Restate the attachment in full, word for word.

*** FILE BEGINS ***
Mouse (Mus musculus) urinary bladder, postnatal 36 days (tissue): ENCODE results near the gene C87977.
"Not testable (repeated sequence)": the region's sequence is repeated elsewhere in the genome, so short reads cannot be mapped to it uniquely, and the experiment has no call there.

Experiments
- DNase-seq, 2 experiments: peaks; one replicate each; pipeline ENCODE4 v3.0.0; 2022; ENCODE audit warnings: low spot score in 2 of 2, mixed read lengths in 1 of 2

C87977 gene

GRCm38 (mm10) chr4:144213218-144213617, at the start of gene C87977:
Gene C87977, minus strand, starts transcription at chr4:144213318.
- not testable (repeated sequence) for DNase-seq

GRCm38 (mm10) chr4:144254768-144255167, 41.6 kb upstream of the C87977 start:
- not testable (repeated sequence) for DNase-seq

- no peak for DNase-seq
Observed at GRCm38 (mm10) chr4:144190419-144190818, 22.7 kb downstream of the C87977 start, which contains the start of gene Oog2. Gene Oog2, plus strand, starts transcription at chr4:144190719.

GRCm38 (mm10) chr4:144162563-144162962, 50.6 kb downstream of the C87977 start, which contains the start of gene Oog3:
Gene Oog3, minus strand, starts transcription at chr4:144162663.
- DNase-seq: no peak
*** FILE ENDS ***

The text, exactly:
Mouse (Mus musculus) urinary bladder, postnatal 36 days (tissue): ENCODE results near the gene C87977.
"Not testable (repeated sequence)": the region's sequence is repeated elsewhere in the genome, so short reads cannot be mapped to it uniquely, and the experiment has no call there.

Experiments
- DNase-seq, 2 experiments: peaks; one replicate each; pipeline ENCODE4 v3.0.0; 2022; ENCODE audit warnings: low spot score in 2 of 2, mixed read lengths in 1 of 2

C87977 gene

GRCm38 (mm10) chr4:144213218-144213617, at the start of gene C87977:
Gene C87977, minus strand, starts transcription at chr4:144213318.
- not testable (repeated sequence) for DNase-seq

GRCm38 (mm10) chr4:144254768-144255167, 41.6 kb upstream of the C87977 start:
- not testable (repeated sequence) for DNase-seq

- no peak for DNase-seq
Observed at GRCm38 (mm10) chr4:144190419-144190818, 22.7 kb downstream of the C87977 start, which contains the start of gene Oog2. Gene Oog2, plus strand, starts transcription at chr4:144190719.

GRCm38 (mm10) chr4:144162563-144162962, 50.6 kb downstream of the C87977 start, which contains the start of gene Oog3:
Gene Oog3, minus strand, starts transcription at chr4:144162663.
- DNase-seq: no peak